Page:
These different incentives have a unifying effect of eroding policing in our communities. Not just trust in the police, but in the quality of policing. So police departments are being pushed by legislators and their own internal systems to look less like defenders of the common good and more like the criminals they are called to pursue.
6. It is the wrong tool for the job.
It is unrestrained power given for a narrow, targeted purpose. Like using birdshot in a shotgun when people asked for a sniper rifle.
Civil asset forfeiture is an extraordinarily broad legal idea giving incredible freedom for an incredibly specific purpose. Freedom which seems unconstitutional to the average citizen and which violates the freedom of the same.
7. It imbalances “freedom to” and “freedom from”.
Yes, support for institutions and regulations is at a low point. But we need to balance between the two. For this balance produces the most freedom and protection to the wider community.
Much of our political division seems to unbalance the two. And the kind of freedom our institutions and regulations bring us suffers.
Police need regulations to protect themselves and the citizens they pledge as public servants to protect. They need to be held accountable for their actions just as much as the population as a whole. Like those terrible religious freedom laws, civil asset forfeiture gives an institution the freedom to deny the freedom of others.
Any act to provide one with a “freedom” to do something must be measured by examining whose freedom is violated. And what that effect has on the common good.
8. Civil asset forfeiture must be used for its intended purpose.
The seizing of assets needs to be tied to the crime of which a person is convicted. But this is rarely the case for most forfeitures. Despite TV procedurals, these laws don’t target the lowest of scum. They aren’t used to bring down the mob or get drug dealers off the street.
Officers use it at traffic stops and when responding to 911 calls.
We might want to think of it as a cop seizing a computer in a child pornography sting op. But that isn’t this. This is coming into that house and taking everything of value. Only the cop doesn’t put it into evidence, the department instead sells it, and deposits the cash in the bank.
Or worse, they do that very thing to a person they never charge with a crime.
So what are the solutions?
There are so many ways civil asset forfeiture is a problem, we may struggle to see how to fix it because we can think of dozens of individual solutions. But there are two streams of influence involved in how civil asset forfeiture is practiced.
- The lightly regulated seizing of property.
- The lightly regulated keeping of property.
And when we name these two problems, we might see how we can better address them.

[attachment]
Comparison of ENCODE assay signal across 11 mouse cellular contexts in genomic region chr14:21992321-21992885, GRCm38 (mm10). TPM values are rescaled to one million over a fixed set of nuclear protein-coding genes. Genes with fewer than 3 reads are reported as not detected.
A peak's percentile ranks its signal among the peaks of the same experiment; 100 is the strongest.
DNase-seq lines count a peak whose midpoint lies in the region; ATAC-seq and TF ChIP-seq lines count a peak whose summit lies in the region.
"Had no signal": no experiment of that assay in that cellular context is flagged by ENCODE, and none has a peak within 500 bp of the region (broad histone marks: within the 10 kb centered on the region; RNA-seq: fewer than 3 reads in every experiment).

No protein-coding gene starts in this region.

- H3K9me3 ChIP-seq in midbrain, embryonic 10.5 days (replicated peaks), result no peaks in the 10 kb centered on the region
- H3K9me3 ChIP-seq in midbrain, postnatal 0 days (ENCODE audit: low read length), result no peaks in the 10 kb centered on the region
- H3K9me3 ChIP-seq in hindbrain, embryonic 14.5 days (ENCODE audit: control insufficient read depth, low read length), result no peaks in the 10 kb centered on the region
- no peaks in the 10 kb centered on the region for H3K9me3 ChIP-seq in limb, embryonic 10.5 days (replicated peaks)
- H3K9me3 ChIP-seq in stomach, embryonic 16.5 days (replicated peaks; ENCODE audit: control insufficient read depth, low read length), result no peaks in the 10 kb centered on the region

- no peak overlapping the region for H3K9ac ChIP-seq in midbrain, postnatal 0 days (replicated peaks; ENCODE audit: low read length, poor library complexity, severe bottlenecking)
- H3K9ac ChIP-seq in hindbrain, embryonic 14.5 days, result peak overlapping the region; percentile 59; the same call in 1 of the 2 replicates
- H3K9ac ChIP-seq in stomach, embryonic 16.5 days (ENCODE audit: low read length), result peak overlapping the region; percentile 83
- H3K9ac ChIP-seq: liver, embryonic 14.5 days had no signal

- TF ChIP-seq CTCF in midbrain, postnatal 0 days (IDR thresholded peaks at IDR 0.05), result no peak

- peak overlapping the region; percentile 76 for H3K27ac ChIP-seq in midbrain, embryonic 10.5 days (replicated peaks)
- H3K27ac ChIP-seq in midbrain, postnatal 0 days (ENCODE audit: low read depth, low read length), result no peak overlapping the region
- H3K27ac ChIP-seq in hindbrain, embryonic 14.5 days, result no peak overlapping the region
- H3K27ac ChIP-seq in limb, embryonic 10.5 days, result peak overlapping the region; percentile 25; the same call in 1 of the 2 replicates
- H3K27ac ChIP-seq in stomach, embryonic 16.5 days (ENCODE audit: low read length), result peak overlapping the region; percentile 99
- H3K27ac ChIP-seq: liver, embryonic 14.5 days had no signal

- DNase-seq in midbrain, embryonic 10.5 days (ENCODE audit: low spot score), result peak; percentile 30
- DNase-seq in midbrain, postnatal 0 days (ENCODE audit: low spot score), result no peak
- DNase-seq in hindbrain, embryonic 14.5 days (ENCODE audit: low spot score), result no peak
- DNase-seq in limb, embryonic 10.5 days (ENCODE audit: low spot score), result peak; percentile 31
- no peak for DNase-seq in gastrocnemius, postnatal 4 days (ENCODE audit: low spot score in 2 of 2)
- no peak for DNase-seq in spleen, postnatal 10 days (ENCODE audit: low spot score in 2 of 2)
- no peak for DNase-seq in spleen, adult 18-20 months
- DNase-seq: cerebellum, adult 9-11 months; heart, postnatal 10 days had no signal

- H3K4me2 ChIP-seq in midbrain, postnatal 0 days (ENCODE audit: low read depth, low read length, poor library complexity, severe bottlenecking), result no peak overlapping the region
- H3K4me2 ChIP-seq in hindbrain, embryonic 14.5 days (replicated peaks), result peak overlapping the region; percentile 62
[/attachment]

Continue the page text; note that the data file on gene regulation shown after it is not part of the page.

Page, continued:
Fixing the problem.
Here are four ways we can grapple with these two streams of influence.
1. Divorce the seizing of assets from the keeping of assets.
If we isolate the two streams from each other, we can both better regulate how assets are seized and eliminate the profit motive from the equation. And by taking the keeping of property away from the police department, then we can set up an independent agency which can best determine how to bring restoration to the community and the persons involved.
2. Eliminate the profit motive.
If we remove the ability for a police department to profit from the seizing of assets, they are more likely to use forfeiture in only those cases which warrant it. And by more properly funding our police departments and reducing the use of expensive SWAT and military equipment, we can eliminate the use of asset forfeiture as a fundraiser.
3. Rewrite local, state, and federal guidelines to narrow the scope of civil asset forfeiture.
Legislators can name who the law is targeting, bind it to certain crimes, and restrict the keeping of those assets only to get a conviction. While the court has some strange jurisprudence around how it treats seized assets under the law, directed legislation would bring more integrity and trust to the system.
4. Advocate for neighbors in your local community who may be the victim of civil asset forfeiture.
Right now, few of us know who in our communities have had property and assets seized without cause. And those who have often face high legal costs which make such claims impossible to adjudicate. This makes true restoration nearly impossible in many cases. Setting up legal funds and access to free legal counsel would reduce the seizing of assets unrelated to crimes.
To improve these bad laws and legal principles, we all need to know how they are effecting people all over the country. And how they could directly affect us, too. Then we might move toward the reforms we most need.